Sheila Nirenberg, a neuroscience professor at the Weill Medical College of Cornell University in New York City, and her Ph.D. student Chethan Pandarinath have just demonstrated this enhanced understanding of neural code by using the latest techno craze, optogenetics [see “Playing the Body Electric,” by Christof Koch; Scientific American Mind, March/April 2010]. This method targets specific groups of nerve cells in mice that have been infected with genetically modified viruses that express a protein called channelrhodopsin-2 (ChR2). The viruses cause the neurons to express ChR2 in their surface membrane; ChR2 is a light-sensitive protein that responds to blue light. Shoot a pulse of blue light at a cell that expresses it, and it will respond with an electric signal that, if large enough, leads to an action potential. Any group of neurons can be made to fire on command provided that they carry the molecular signature targeted by the virus. Nerve cells that do not have the appropriate molecular signature will not express ChR2. Optogenetics is hot because it allows researchers to deliberately intercede at any point within the tightly woven networks of the brain, moving from observation to manipulation, from correlation to causation.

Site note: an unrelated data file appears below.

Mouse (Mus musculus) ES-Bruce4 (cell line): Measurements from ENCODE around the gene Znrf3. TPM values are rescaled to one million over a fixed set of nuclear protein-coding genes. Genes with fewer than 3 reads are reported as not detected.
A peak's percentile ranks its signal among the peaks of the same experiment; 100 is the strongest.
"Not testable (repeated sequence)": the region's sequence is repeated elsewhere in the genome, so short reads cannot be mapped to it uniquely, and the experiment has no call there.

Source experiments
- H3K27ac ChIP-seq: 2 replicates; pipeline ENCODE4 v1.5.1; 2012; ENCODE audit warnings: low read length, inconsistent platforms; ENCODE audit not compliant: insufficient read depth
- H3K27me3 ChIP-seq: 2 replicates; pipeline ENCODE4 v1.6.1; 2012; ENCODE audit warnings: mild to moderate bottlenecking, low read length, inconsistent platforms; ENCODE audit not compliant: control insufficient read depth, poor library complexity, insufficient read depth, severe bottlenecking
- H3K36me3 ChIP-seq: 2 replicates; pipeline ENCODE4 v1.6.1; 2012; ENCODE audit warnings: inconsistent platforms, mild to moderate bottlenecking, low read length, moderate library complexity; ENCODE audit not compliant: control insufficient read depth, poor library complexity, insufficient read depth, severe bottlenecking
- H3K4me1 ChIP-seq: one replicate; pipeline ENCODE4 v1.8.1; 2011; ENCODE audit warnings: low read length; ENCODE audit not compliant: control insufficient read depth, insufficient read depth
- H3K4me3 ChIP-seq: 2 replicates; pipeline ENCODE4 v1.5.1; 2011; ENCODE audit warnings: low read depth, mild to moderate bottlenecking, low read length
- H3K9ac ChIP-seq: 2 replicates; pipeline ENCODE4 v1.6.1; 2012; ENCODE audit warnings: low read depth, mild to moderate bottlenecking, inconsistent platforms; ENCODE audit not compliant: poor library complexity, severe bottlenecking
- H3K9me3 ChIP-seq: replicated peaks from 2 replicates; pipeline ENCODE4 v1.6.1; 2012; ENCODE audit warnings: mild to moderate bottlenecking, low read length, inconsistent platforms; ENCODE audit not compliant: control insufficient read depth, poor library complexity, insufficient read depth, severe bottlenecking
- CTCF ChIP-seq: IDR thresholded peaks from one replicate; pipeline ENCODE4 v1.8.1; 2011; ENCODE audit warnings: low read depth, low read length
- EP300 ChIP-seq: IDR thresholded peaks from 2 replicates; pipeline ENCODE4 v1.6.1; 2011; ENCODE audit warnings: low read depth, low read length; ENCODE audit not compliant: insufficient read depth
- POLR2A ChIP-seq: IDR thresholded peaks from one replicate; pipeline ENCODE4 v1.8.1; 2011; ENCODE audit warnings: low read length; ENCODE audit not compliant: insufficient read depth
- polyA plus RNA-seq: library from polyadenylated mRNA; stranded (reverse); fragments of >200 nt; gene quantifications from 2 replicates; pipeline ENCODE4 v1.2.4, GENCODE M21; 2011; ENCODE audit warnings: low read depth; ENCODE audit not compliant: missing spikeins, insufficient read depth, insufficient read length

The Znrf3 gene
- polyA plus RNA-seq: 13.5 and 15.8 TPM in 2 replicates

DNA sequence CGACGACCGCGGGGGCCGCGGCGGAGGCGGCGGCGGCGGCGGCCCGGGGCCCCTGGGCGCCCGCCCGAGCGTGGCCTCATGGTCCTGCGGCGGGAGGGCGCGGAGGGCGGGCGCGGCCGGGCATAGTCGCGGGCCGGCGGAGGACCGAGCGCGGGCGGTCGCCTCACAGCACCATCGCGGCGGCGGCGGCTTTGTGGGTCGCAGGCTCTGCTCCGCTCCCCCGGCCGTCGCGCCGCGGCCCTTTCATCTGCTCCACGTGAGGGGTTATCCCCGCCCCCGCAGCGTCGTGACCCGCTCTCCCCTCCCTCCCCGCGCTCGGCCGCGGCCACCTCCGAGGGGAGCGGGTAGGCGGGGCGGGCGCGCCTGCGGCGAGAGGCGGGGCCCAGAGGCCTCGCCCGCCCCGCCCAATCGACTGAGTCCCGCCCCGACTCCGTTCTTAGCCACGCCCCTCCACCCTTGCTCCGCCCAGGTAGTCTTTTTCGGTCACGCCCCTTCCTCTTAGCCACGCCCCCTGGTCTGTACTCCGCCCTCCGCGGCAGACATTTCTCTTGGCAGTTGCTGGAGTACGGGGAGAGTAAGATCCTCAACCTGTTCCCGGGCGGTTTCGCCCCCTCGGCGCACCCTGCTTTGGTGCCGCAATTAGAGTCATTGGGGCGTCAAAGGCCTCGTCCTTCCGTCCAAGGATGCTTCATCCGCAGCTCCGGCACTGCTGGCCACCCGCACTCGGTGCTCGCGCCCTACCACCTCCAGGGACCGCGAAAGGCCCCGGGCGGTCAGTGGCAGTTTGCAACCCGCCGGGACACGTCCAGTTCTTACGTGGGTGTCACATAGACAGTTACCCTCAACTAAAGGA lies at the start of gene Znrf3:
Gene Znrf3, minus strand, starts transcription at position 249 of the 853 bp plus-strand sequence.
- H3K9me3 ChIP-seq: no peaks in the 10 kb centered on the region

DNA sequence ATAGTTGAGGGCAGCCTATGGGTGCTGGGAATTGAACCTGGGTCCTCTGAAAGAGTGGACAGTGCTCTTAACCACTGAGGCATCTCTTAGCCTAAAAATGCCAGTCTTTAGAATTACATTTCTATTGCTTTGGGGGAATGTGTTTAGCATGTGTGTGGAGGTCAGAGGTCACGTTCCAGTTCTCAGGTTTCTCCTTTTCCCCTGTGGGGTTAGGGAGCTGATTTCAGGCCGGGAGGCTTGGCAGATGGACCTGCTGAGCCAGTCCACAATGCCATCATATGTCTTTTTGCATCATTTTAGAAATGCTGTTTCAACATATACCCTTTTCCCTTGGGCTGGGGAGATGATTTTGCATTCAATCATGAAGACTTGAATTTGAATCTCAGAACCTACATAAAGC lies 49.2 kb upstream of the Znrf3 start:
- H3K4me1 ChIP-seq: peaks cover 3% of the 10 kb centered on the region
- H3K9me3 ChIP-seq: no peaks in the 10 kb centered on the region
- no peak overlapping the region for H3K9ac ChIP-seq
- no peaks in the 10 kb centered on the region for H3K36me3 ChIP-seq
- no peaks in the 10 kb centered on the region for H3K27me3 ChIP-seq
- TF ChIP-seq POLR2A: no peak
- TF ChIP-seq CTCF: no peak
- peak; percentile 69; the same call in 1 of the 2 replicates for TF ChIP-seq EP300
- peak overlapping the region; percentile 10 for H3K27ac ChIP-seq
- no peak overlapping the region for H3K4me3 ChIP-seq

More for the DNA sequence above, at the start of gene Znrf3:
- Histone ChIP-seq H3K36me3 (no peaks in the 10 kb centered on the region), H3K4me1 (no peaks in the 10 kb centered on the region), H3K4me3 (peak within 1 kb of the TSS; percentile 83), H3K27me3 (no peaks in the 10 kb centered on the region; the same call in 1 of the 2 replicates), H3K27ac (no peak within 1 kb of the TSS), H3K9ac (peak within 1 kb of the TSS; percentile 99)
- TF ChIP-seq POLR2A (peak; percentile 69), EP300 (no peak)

To appreciate the beauty and specificity of Nirenberg's approach, it is important to realize that there is not just a single homogeneous group of retinal ganglion cells leaving the eye. Rather about 20 distinct types of cells exist, each one specialized for a different task. Some ganglion cells respond only to the onset of light but not when it ceases (“on” cells), whereas a second set signals the reverse—they respond with spikes when light is turned off (“off” cells) but are silent when they see a bright region. If a microelectrode array simultaneously stimulated both “on” and “off” cells—as would happen with an all-electronic strategy—it would confuse the visual brain because it would appear that light had just been turned both on and off simultaneously!